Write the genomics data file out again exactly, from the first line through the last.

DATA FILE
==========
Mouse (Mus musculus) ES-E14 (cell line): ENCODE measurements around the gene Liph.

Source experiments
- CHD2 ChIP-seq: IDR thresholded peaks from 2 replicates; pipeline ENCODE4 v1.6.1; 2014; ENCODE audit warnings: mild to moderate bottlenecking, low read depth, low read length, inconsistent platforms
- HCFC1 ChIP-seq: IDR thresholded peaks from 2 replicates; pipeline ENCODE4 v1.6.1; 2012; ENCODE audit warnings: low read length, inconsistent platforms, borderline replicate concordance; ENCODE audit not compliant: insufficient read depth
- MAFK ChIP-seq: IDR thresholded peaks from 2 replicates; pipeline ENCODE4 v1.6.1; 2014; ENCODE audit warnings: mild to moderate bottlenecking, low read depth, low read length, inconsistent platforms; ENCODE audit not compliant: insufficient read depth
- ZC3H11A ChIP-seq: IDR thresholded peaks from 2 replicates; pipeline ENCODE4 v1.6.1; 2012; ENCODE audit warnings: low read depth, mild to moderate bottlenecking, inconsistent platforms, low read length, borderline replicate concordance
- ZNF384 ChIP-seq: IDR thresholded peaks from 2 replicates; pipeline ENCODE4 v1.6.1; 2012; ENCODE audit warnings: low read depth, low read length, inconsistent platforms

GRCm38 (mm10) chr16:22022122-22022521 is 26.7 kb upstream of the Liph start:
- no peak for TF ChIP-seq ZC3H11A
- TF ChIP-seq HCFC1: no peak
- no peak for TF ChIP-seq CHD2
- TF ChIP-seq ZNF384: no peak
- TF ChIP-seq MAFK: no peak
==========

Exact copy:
Mouse (Mus musculus) ES-E14 (cell line): ENCODE measurements around the gene Liph.

Source experiments
- CHD2 ChIP-seq: IDR thresholded peaks from 2 replicates; pipeline ENCODE4 v1.6.1; 2014; ENCODE audit warnings: mild to moderate bottlenecking, low read depth, low read length, inconsistent platforms
- HCFC1 ChIP-seq: IDR thresholded peaks from 2 replicates; pipeline ENCODE4 v1.6.1; 2012; ENCODE audit warnings: low read length, inconsistent platforms, borderline replicate concordance; ENCODE audit not compliant: insufficient read depth
- MAFK ChIP-seq: IDR thresholded peaks from 2 replicates; pipeline ENCODE4 v1.6.1; 2014; ENCODE audit warnings: mild to moderate bottlenecking, low read depth, low read length, inconsistent platforms; ENCODE audit not compliant: insufficient read depth
- ZC3H11A ChIP-seq: IDR thresholded peaks from 2 replicates; pipeline ENCODE4 v1.6.1; 2012; ENCODE audit warnings: low read depth, mild to moderate bottlenecking, inconsistent platforms, low read length, borderline replicate concordance
- ZNF384 ChIP-seq: IDR thresholded peaks from 2 replicates; pipeline ENCODE4 v1.6.1; 2012; ENCODE audit warnings: low read depth, low read length, inconsistent platforms

GRCm38 (mm10) chr16:22022122-22022521 is 26.7 kb upstream of the Liph start:
- no peak for TF ChIP-seq ZC3H11A
- TF ChIP-seq HCFC1: no peak
- no peak for TF ChIP-seq CHD2
- TF ChIP-seq ZNF384: no peak
- TF ChIP-seq MAFK: no peak